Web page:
Counties have been described as the low-hanging fruit the country needs to harvest to ease the pressure on the national government.
This is in reference to the huge potential that could make a difference if even a fraction of it could be harnessed.
But most of the devolved units continue to rely on National Treasury funding and, whenever the funds are delayed, as often happens, almost everything comes to a standstill.
The 47 counties are grappling with pending bills that have crippled many small-scale businesses started by local investors who saw the benefit of working with counties to implement infrastructural and other projects.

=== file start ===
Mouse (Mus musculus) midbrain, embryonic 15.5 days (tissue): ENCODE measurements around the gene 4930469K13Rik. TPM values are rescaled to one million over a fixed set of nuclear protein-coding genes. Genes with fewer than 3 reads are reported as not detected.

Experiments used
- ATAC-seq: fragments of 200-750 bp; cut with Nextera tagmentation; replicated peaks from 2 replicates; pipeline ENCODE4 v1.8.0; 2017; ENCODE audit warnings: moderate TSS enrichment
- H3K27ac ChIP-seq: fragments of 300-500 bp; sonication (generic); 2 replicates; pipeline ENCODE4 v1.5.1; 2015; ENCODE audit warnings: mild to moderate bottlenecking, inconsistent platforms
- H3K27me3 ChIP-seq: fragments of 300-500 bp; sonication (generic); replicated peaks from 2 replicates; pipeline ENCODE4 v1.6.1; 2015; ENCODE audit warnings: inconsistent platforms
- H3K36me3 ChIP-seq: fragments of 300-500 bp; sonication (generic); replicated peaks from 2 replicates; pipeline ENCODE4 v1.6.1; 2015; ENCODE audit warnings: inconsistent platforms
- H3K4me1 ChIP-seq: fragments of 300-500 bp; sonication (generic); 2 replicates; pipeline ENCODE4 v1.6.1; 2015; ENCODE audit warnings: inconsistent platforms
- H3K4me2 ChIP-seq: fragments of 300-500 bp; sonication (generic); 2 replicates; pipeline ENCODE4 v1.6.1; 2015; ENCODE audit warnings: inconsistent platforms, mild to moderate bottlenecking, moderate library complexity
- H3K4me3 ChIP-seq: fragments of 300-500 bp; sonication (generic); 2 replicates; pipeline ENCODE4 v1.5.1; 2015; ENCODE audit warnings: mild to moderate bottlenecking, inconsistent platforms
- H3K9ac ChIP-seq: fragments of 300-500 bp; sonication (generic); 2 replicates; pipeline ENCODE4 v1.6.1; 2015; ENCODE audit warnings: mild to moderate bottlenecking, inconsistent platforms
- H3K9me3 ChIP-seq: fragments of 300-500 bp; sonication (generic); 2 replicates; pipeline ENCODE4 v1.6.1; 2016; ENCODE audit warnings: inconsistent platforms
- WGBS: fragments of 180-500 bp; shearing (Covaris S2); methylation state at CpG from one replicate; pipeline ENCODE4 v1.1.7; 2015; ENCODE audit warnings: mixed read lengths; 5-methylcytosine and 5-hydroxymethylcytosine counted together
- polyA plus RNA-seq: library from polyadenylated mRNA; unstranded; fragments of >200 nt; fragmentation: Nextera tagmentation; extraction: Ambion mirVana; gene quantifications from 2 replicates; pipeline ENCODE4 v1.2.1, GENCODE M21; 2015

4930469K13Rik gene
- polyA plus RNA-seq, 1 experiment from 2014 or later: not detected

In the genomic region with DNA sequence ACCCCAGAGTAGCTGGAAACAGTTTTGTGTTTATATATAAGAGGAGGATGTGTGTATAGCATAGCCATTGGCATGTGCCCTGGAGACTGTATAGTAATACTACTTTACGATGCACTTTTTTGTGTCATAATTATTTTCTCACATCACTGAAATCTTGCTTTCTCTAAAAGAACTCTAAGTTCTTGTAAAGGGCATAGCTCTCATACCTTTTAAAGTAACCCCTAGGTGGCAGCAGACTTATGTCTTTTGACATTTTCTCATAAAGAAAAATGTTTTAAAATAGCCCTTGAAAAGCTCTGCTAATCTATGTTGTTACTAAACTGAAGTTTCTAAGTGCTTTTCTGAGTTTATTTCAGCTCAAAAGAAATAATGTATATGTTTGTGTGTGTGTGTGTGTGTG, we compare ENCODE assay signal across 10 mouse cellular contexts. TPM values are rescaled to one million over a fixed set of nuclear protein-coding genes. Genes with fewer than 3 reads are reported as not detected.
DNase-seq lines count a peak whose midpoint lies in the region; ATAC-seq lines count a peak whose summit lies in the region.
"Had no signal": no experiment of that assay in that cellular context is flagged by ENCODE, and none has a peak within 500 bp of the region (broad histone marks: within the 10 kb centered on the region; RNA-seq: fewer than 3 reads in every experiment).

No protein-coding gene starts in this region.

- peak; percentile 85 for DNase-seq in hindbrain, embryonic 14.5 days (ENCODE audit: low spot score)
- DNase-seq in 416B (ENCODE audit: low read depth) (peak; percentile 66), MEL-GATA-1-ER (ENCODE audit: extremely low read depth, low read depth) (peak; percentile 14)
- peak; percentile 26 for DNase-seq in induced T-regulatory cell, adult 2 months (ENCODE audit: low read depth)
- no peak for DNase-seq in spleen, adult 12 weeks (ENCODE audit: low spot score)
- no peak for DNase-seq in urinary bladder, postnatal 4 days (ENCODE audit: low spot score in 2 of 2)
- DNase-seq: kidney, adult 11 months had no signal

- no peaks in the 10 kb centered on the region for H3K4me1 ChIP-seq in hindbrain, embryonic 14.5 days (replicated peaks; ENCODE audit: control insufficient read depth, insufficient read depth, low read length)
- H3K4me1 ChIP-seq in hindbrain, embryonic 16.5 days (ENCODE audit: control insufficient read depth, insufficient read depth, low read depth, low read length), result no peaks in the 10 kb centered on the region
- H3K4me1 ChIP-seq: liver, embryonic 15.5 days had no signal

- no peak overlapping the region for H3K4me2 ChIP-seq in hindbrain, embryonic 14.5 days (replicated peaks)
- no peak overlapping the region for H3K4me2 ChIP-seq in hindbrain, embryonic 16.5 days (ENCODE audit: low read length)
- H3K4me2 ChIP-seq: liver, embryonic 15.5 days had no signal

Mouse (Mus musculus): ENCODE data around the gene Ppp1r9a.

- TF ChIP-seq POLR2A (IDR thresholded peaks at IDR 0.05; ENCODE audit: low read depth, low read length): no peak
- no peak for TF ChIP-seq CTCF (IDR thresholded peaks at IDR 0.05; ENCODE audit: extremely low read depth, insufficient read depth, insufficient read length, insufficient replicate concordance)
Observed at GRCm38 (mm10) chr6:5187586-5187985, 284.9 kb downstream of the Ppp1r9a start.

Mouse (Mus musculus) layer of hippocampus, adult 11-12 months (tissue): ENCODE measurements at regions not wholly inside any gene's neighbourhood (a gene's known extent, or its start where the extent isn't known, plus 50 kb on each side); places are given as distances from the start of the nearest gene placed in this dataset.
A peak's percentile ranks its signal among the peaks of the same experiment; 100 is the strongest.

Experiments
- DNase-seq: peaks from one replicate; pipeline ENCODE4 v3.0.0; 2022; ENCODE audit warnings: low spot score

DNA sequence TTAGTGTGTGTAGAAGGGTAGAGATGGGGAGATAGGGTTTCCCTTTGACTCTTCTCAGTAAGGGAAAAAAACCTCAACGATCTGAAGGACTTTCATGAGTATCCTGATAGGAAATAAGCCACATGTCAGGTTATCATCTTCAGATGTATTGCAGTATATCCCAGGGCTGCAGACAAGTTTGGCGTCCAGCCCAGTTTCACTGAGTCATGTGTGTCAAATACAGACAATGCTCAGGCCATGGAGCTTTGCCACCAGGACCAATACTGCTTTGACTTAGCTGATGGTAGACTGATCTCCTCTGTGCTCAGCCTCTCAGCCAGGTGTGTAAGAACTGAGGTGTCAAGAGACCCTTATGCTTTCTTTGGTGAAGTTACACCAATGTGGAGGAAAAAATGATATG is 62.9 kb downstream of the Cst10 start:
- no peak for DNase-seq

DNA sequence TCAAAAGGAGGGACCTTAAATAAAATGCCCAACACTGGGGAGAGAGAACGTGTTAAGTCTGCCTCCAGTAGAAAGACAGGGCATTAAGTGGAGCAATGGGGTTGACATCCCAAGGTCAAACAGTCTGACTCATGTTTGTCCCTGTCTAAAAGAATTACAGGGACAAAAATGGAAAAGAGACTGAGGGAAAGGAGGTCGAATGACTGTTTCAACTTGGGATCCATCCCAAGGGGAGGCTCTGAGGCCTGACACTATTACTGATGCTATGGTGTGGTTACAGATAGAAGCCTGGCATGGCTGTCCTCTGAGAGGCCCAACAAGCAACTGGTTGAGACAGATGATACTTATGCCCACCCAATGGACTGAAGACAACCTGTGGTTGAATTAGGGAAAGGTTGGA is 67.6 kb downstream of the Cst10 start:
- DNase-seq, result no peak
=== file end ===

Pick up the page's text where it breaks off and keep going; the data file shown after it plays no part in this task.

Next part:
But cartels have, sadly, also taken root. These bottlenecks must be removed to unleash the potential to drastically change the face of rural Kenya.
As Senate Speaker Ken Lusaka has pointed out, there is a need to reduce government bureaucracy to boost business competitiveness and attract investors.
As the head of the institution that oversees counties, Mr Lusaka knows that even red tape has been devolved.
The counties have been acting like little replicas of the inept national government.
County governments must come up with plans and incentives to attract private investors to set up industries, so that the regions become new centres for job creation, easing the national unemployment crisis.
The Kenya Private Sector Alliance can play a pivotal role here, having the knowledge, experience and expertise on how to overcome these challenges and boost industrialisation.
Hopefully, Kepsa will increase its interaction with the counties to advise on how the sector can help to enhance growth and development.
A few counties have demonstrated how to nurture industrialisation. Indeed, counties can become the cogs in the wheel of progress.